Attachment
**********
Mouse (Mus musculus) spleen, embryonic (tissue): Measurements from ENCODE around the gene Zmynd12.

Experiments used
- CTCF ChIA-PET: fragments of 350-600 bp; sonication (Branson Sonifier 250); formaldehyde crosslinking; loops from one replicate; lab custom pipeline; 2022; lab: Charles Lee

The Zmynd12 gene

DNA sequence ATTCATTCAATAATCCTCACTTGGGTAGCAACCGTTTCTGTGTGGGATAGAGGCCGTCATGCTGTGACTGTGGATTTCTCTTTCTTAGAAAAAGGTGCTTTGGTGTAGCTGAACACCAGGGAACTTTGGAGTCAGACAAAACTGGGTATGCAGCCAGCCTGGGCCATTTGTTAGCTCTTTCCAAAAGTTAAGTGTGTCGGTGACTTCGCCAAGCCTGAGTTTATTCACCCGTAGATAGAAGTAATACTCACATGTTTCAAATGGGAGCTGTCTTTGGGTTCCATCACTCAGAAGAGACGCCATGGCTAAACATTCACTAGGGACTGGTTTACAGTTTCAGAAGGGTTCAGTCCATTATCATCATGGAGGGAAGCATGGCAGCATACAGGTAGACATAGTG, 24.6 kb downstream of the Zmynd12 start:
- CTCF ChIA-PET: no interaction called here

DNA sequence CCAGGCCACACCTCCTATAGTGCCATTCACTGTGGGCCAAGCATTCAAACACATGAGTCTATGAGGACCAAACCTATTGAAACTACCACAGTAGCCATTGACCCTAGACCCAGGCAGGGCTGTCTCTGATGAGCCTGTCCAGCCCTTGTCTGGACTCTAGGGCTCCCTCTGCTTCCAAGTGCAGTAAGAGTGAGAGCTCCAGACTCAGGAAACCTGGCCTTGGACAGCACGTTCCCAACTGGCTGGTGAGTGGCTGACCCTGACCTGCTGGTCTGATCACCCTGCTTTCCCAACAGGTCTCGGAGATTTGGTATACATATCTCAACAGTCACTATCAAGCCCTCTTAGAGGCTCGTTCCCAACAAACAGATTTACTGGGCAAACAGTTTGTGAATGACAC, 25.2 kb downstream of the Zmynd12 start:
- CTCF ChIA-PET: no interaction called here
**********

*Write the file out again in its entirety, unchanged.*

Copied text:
Mouse (Mus musculus) spleen, embryonic (tissue): Measurements from ENCODE around the gene Zmynd12.

Experiments used
- CTCF ChIA-PET: fragments of 350-600 bp; sonication (Branson Sonifier 250); formaldehyde crosslinking; loops from one replicate; lab custom pipeline; 2022; lab: Charles Lee

The Zmynd12 gene

DNA sequence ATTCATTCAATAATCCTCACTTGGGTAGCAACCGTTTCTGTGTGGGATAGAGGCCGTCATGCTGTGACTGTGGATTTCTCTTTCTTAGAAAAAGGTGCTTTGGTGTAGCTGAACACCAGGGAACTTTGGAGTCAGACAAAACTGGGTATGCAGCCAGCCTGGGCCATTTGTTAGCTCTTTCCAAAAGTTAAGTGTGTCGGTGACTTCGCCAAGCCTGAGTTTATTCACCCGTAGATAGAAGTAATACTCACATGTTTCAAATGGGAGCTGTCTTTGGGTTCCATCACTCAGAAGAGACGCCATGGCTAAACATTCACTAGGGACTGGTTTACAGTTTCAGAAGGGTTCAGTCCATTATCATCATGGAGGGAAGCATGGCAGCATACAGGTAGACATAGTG, 24.6 kb downstream of the Zmynd12 start:
- CTCF ChIA-PET: no interaction called here

DNA sequence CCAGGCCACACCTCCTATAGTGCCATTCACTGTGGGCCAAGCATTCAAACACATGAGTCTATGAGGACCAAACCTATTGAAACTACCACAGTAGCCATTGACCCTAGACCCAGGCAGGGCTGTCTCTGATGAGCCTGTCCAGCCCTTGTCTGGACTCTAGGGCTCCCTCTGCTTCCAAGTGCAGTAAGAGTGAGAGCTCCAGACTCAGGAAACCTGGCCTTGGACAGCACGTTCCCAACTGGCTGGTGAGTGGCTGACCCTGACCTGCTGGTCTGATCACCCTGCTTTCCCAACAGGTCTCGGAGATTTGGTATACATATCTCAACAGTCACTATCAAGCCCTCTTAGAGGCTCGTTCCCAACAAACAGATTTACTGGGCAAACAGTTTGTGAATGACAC, 25.2 kb downstream of the Zmynd12 start:
- CTCF ChIA-PET: no interaction called here